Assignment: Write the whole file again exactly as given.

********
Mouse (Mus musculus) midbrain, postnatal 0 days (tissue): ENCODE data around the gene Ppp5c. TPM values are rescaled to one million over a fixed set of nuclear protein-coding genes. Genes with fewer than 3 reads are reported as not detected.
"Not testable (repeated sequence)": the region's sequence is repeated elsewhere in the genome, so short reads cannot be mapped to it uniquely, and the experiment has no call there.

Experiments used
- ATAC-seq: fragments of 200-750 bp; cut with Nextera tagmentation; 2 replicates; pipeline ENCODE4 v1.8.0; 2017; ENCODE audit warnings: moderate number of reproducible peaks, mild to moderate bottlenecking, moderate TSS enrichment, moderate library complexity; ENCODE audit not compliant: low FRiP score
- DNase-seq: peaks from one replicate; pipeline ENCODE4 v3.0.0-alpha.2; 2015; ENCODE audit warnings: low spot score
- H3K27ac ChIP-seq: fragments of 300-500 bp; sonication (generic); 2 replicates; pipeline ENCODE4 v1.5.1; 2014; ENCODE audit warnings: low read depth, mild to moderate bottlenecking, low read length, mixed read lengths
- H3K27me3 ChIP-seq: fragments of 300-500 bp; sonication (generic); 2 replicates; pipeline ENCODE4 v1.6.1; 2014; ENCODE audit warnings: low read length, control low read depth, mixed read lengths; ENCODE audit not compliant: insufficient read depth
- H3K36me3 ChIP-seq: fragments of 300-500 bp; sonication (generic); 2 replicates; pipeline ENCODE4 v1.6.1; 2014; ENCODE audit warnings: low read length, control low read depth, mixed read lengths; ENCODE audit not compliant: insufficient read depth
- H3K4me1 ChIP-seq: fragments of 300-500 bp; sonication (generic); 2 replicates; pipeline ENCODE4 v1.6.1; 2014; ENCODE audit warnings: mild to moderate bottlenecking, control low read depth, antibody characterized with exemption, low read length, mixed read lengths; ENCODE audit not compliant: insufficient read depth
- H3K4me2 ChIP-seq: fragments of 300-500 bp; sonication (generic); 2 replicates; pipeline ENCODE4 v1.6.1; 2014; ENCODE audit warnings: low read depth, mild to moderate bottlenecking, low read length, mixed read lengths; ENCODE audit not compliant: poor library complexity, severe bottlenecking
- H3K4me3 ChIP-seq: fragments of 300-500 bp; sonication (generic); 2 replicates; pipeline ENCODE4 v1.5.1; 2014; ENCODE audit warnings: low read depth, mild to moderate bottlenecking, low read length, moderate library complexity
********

Mouse (Mus musculus) midbrain, postnatal 0 days (tissue): ENCODE data around the gene Ppp5c. TPM values are rescaled to one million over a fixed set of nuclear protein-coding genes. Genes with fewer than 3 reads are reported as not detected.
"Not testable (repeated sequence)": the region's sequence is repeated elsewhere in the genome, so short reads cannot be mapped to it uniquely, and the experiment has no call there.

Experiments used
- ATAC-seq: fragments of 200-750 bp; cut with Nextera tagmentation; 2 replicates; pipeline ENCODE4 v1.8.0; 2017; ENCODE audit warnings: moderate number of reproducible peaks, mild to moderate bottlenecking, moderate TSS enrichment, moderate library complexity; ENCODE audit not compliant: low FRiP score
- DNase-seq: peaks from one replicate; pipeline ENCODE4 v3.0.0-alpha.2; 2015; ENCODE audit warnings: low spot score
- H3K27ac ChIP-seq: fragments of 300-500 bp; sonication (generic); 2 replicates; pipeline ENCODE4 v1.5.1; 2014; ENCODE audit warnings: low read depth, mild to moderate bottlenecking, low read length, mixed read lengths
- H3K27me3 ChIP-seq: fragments of 300-500 bp; sonication (generic); 2 replicates; pipeline ENCODE4 v1.6.1; 2014; ENCODE audit warnings: low read length, control low read depth, mixed read lengths; ENCODE audit not compliant: insufficient read depth
- H3K36me3 ChIP-seq: fragments of 300-500 bp; sonication (generic); 2 replicates; pipeline ENCODE4 v1.6.1; 2014; ENCODE audit warnings: low read length, control low read depth, mixed read lengths; ENCODE audit not compliant: insufficient read depth
- H3K4me1 ChIP-seq: fragments of 300-500 bp; sonication (generic); 2 replicates; pipeline ENCODE4 v1.6.1; 2014; ENCODE audit warnings: mild to moderate bottlenecking, control low read depth, antibody characterized with exemption, low read length, mixed read lengths; ENCODE audit not compliant: insufficient read depth
- H3K4me2 ChIP-seq: fragments of 300-500 bp; sonication (generic); 2 replicates; pipeline ENCODE4 v1.6.1; 2014; ENCODE audit warnings: low read depth, mild to moderate bottlenecking, low read length, mixed read lengths; ENCODE audit not compliant: poor library complexity, severe bottlenecking
- H3K4me3 ChIP-seq: fragments of 300-500 bp; sonication (generic); 2 replicates; pipeline ENCODE4 v1.5.1; 2014; ENCODE audit warnings: low read depth, mild to moderate bottlenecking, low read length, moderate library complexity